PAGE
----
It is one of the bigger ones, and has some amazing frescoes.

The church is entered via some stairs through a narrow gap in the rocks. This may not be the best activity for the claustrophobic.

The entrance into the rock-hewn churches of Ivanovo from inside. Stairs lead down into the open cave like room with murals and windows.

While the open chapel is one of the larger ones, it is still a fairly small room with low ceilings. Off to one side is a small balcony over the steep drop to the ground below.

How to Get to Ivanovo Rock Churches

Unfortunately, this is another time in Bulgaria when it’s best to rent a car.

In the spirit of slow travel, I would love to recommend a greener way to get there, but the country isn’t known for it’s public transit.

If you really don’t want to drive, you could potentially catch a cab in Ruse but getting back could be a challenge.

Some reviewers did mention seeing a tour bus at the site, so it’s possible you could arrange a tour from Ruse or the more famous Veliko Tarnovo.

There is nothing much in Ivanovo itself, just one place to stay from what I could tell.

With Ruse being a beautiful town and rental cars in Bulgaria being inexpensive, driving seems like the most efficient option.

There is a parking area on site.

A picture of the smaller room inside the rock-hewn church of Ivanovo. It has newer wood panelled walls where the cliff would have been open, and a small amount of paintings on the inside rock wall.

Climbing up to the Rock Churches

With the many changes that have come from 2020, accessing the caves is now a one-way loop.

Originally a choice between a winding path or stairs to get to and from the churches, now the winding path takes you up and the stairs take you back down.

This is probably for the best, since there are approximately 100 stairs (about 8 flights) and this way you can take it easy, and admire the views on the path up, without delaying anyone.

The stairs are said to be quite slippery when wet, so avoid visiting on a rainy day.

Remember to bring good footwear for your visit.

Hours and Admission

Seasonal Schedule

You can visit this historical site from April through November.

From December through March it is closed to visitors as it can be quite cold and snowy/wet during this time.

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Best Time to Visit

The best days to visit are Tuesdays and Thursdays, although any day outside of the weekend is much quieter.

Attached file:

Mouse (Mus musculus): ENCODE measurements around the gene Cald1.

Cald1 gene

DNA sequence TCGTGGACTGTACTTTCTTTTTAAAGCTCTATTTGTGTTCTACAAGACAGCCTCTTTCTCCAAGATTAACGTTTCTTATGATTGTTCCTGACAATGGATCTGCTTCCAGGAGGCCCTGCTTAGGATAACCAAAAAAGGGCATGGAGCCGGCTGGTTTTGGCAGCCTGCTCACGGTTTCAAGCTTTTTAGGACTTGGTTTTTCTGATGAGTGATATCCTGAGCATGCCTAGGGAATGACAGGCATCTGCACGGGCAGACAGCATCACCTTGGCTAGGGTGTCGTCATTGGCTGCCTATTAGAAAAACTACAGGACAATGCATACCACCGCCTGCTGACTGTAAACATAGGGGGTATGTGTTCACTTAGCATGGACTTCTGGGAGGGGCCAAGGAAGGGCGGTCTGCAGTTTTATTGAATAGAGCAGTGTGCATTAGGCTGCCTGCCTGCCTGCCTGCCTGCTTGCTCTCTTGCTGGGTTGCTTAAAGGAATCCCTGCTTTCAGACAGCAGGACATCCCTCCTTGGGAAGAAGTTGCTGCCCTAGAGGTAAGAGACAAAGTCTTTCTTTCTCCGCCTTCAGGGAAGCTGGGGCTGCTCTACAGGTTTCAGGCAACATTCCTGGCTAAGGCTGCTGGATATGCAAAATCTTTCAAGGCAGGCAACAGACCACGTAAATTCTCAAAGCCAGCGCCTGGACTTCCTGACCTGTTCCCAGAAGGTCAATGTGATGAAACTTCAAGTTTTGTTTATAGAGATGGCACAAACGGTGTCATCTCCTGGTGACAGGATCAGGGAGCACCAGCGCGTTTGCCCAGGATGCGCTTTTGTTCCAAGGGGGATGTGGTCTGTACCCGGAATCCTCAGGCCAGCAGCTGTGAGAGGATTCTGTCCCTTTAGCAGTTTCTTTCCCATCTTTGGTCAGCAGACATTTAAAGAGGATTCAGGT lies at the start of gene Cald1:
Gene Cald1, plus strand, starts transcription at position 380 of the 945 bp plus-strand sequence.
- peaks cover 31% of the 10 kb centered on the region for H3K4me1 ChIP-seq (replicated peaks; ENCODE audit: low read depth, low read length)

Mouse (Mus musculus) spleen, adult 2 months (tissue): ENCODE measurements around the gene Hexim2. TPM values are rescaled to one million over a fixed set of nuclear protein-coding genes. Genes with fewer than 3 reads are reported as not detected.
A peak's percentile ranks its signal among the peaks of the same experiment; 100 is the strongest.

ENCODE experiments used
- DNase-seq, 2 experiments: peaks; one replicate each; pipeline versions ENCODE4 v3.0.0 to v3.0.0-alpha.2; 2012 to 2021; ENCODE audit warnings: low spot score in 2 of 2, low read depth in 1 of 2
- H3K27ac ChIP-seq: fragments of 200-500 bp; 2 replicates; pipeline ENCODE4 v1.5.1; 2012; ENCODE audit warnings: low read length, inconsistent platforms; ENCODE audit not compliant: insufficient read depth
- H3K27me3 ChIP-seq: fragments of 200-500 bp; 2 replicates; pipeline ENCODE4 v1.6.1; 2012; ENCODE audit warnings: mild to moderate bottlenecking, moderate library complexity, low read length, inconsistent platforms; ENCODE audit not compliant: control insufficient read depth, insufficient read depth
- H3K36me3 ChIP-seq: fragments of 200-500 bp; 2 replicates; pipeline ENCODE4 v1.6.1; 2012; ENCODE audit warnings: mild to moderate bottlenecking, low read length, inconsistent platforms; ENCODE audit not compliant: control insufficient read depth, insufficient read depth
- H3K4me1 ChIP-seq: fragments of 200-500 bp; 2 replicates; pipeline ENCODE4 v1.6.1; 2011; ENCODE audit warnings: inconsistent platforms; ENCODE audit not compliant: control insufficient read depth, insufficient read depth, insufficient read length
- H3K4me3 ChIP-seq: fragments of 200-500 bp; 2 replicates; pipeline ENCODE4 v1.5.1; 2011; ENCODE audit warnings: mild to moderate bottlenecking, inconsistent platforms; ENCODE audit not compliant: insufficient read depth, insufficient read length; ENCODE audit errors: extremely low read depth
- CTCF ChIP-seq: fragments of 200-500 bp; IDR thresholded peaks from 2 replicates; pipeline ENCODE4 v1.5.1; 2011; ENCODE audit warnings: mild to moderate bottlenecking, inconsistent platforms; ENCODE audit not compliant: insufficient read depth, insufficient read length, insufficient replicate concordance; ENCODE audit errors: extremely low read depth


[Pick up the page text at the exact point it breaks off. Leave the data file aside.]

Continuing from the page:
The Rock Hewn Churches of Ivanovo are open daily from 9 a.m to 6 p.m, and across the board the best time to visit is right at 9 a.m or between 1 p.m and 3 p.m.

Ticket Prices

Admission is 6 Lev (~3.50 USD) per person. I wasn’t able to find the price for children, but in Bulgaria it is common for kids to be free until age 6, sometimes until age 10.


There are toilets on site at the bottom of the climb, but there is a small fee to use them.

As with all of Bulgaria, remember to bring cash because machines are not that common outside of major centres.

There is also a gift shop at the bottom, where you can purchase some handmade items.

Surprisingly, there is also a small cafe with the gift shop, serving a few basic items like shopska salad and meatballs.

A fun place to have lunch!

Nearby Cities and Sights

As I mentioned earlier, the city of Ruse is only about 25 minutes away by car.

A pink building in Ruse Bulgaria near Ivanovo with an iron fence around it
Ruse, Bulgaria near Ivanovo

It is a beautiful city unlike anywhere else in Bulgaria.

Situated on the Danube River, right across from Romania, Ruse is often called “Little Vienna” because of its unique architecture.

Veliko Tarnovo is about 1.5 hours away by car, and is one of Bulgaria’s more popular tourist destinations.

It is home to Tsaravets Fortress and colourful houses built into the hills above the river.

Two side by side polaroid pictures of the city of Veliko Tarnovo at night. The city is not far from Ivanovo and is built into the hill country.

If ancient sites is what you’re after, check out the town of Plovdiv. One of Europe’s oldest cities.